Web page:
• Will we buy anything a customer asks for? Yes, as long as it is under the dollar threshold ($150) we have set and we don’t already own it. Can a customer request as many items as they want to? Yes, however, there is a trigger (number of items - 25 or dollar amount $1000 within the fiscal year) where the appropriate selector is asked to mediate before the order is placed.Do librarians still purchase items for the collection? Yes! Librarians apply their knowledge and professional judgment in writing and update collection development policies, which drive our approval plan and additions we make to the collection to meet anticipated needs based on familiarity with research interests and teaching needs.When an order is placed for a customer, the customer receives an email that the order has been placed and the subject librarian responsible for that call number range is blind copied on that message. The librarian can follow trends in customer interests as they evolve throughout the year.
  • Do librarians still purchase items for the collection? Yes! Librarians apply their knowledge and professional judgment in writing and update collection development policies, which drive our approval plan and additions we make to the collection to meet anticipated needs based on familiarity with research interests and teaching needs.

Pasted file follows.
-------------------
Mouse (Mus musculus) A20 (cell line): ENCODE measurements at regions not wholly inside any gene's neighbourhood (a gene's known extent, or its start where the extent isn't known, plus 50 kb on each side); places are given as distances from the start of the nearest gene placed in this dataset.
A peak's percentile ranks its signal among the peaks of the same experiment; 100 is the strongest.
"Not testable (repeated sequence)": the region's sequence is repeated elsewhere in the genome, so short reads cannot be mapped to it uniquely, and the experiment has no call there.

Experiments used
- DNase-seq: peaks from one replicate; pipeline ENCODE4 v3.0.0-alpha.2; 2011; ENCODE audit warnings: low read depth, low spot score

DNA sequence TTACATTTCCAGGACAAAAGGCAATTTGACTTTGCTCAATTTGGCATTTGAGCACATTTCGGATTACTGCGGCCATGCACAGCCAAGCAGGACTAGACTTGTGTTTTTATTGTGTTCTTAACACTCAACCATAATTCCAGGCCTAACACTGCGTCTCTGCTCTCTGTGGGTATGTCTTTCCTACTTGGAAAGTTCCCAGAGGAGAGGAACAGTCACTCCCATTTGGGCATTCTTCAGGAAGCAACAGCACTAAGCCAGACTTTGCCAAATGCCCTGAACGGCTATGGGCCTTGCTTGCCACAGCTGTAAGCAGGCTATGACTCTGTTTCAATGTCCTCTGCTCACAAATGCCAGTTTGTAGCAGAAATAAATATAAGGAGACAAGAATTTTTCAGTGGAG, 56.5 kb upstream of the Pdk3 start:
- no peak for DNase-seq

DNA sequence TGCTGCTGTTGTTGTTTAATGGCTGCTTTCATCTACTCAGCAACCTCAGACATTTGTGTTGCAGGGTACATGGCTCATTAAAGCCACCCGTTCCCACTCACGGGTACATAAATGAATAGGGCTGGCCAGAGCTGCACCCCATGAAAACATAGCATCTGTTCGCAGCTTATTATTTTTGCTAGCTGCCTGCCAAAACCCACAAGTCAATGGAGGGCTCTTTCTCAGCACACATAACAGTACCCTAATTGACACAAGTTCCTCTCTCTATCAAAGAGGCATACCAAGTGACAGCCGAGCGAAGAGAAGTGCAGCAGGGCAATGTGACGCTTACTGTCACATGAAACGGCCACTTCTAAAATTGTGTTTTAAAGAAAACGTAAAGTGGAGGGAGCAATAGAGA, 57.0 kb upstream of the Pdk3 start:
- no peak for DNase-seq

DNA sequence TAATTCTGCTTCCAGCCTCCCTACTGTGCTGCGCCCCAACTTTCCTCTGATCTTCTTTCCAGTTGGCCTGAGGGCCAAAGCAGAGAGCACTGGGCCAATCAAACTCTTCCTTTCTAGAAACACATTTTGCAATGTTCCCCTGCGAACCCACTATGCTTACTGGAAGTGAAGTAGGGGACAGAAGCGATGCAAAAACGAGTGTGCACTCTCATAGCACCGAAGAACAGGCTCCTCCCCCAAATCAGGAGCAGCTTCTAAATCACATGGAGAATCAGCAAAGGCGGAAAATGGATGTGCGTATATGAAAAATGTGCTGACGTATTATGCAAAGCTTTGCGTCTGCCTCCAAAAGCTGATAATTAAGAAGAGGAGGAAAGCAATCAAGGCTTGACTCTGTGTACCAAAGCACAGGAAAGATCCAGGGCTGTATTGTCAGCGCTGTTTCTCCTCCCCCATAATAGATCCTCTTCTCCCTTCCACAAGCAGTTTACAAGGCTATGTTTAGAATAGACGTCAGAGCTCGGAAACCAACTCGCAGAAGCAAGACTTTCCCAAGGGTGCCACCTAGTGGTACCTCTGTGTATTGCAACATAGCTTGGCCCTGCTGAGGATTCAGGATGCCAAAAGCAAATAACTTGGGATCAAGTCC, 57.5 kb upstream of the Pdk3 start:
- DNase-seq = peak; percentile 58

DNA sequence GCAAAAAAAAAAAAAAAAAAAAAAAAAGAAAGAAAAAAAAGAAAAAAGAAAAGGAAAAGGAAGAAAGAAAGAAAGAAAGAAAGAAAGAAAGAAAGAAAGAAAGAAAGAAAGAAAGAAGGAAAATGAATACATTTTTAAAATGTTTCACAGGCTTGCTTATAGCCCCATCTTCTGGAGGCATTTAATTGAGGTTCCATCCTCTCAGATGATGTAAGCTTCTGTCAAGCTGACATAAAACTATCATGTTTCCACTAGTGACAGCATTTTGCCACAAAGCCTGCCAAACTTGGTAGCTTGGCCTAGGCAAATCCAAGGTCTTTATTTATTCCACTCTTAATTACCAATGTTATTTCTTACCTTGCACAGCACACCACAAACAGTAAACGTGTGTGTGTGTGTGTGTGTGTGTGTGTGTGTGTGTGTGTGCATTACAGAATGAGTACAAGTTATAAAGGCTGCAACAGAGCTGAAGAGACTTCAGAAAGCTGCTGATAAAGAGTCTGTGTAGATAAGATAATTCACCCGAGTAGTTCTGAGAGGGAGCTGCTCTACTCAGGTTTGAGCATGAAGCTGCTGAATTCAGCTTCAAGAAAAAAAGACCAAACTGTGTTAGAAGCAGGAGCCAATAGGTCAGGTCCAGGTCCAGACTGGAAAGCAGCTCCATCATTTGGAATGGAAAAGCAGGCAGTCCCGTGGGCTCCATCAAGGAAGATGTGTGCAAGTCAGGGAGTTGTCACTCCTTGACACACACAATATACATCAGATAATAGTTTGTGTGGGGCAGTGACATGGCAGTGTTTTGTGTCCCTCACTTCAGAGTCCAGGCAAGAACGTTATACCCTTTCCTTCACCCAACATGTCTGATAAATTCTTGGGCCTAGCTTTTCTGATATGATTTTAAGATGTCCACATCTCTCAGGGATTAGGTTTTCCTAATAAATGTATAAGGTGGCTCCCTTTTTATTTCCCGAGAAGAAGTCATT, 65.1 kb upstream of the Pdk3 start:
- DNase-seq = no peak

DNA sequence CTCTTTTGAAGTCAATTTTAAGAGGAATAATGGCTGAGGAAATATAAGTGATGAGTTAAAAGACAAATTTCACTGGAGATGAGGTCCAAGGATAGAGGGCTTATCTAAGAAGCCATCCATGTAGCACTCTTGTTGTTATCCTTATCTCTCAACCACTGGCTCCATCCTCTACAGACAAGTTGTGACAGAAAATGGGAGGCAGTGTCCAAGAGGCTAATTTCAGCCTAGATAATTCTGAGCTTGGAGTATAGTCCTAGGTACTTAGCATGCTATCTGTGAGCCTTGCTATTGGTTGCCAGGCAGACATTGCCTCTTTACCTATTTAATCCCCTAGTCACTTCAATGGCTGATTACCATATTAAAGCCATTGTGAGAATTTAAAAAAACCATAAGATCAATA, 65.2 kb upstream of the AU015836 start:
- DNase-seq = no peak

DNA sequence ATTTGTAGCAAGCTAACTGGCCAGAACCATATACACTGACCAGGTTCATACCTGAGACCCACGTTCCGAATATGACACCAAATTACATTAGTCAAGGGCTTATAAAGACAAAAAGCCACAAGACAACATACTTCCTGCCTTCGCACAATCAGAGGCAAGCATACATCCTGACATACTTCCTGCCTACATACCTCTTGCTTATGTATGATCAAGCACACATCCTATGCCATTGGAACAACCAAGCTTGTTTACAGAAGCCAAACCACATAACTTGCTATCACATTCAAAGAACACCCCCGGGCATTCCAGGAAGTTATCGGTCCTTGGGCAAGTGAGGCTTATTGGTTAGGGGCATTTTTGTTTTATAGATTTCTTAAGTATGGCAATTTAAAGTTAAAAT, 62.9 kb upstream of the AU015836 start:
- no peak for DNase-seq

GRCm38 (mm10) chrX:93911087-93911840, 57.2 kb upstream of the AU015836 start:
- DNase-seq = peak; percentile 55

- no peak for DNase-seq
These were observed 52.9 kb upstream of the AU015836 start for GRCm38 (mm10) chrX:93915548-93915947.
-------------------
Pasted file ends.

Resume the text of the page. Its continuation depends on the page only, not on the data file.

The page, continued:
• When this program was first put in place librarians concerns focused on the appropriateness of material requested and the potential for customers to spend a disproportionate share of the funds. After having this policy in place for three years, the librarians were asked if their concerns were validated and the majority of librarians said “No.” Some of our librarians continue to be concerned about the appropriateness of materials requested by users. The study also sought feedback from users who had requested a purchase and one of the comments received from a faculty member discussed a desire to keep up with the latest in a variety of fields, even outside the immediate research area – for teaching purposes. This individual said curiosity of students begins with curiosity of teachers.